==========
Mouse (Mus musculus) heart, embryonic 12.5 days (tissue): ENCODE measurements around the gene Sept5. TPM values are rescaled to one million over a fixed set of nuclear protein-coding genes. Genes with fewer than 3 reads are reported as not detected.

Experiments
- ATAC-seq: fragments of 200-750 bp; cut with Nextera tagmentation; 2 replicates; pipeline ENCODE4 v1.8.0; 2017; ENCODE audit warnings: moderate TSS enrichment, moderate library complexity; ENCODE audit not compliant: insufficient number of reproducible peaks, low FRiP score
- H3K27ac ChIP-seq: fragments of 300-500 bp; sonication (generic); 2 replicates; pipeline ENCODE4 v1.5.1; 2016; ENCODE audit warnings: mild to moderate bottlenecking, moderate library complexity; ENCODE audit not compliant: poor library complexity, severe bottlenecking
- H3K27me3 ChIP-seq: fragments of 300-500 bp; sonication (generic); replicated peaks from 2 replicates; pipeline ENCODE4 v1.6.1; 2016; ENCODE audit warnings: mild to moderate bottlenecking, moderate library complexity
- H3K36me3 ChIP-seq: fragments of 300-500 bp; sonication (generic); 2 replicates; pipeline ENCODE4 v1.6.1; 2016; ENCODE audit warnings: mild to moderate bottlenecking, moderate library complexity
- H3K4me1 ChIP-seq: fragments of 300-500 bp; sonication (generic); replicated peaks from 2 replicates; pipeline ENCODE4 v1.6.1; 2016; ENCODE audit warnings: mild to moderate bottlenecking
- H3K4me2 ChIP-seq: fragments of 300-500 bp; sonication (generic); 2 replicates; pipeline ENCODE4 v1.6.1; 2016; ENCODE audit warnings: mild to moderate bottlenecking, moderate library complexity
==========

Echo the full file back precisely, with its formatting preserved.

Mouse (Mus musculus) heart, embryonic 12.5 days (tissue): ENCODE measurements around the gene Sept5. TPM values are rescaled to one million over a fixed set of nuclear protein-coding genes. Genes with fewer than 3 reads are reported as not detected.

Experiments
- ATAC-seq: fragments of 200-750 bp; cut with Nextera tagmentation; 2 replicates; pipeline ENCODE4 v1.8.0; 2017; ENCODE audit warnings: moderate TSS enrichment, moderate library complexity; ENCODE audit not compliant: insufficient number of reproducible peaks, low FRiP score
- H3K27ac ChIP-seq: fragments of 300-500 bp; sonication (generic); 2 replicates; pipeline ENCODE4 v1.5.1; 2016; ENCODE audit warnings: mild to moderate bottlenecking, moderate library complexity; ENCODE audit not compliant: poor library complexity, severe bottlenecking
- H3K27me3 ChIP-seq: fragments of 300-500 bp; sonication (generic); replicated peaks from 2 replicates; pipeline ENCODE4 v1.6.1; 2016; ENCODE audit warnings: mild to moderate bottlenecking, moderate library complexity
- H3K36me3 ChIP-seq: fragments of 300-500 bp; sonication (generic); 2 replicates; pipeline ENCODE4 v1.6.1; 2016; ENCODE audit warnings: mild to moderate bottlenecking, moderate library complexity
- H3K4me1 ChIP-seq: fragments of 300-500 bp; sonication (generic); replicated peaks from 2 replicates; pipeline ENCODE4 v1.6.1; 2016; ENCODE audit warnings: mild to moderate bottlenecking
- H3K4me2 ChIP-seq: fragments of 300-500 bp; sonication (generic); 2 replicates; pipeline ENCODE4 v1.6.1; 2016; ENCODE audit warnings: mild to moderate bottlenecking, moderate library complexity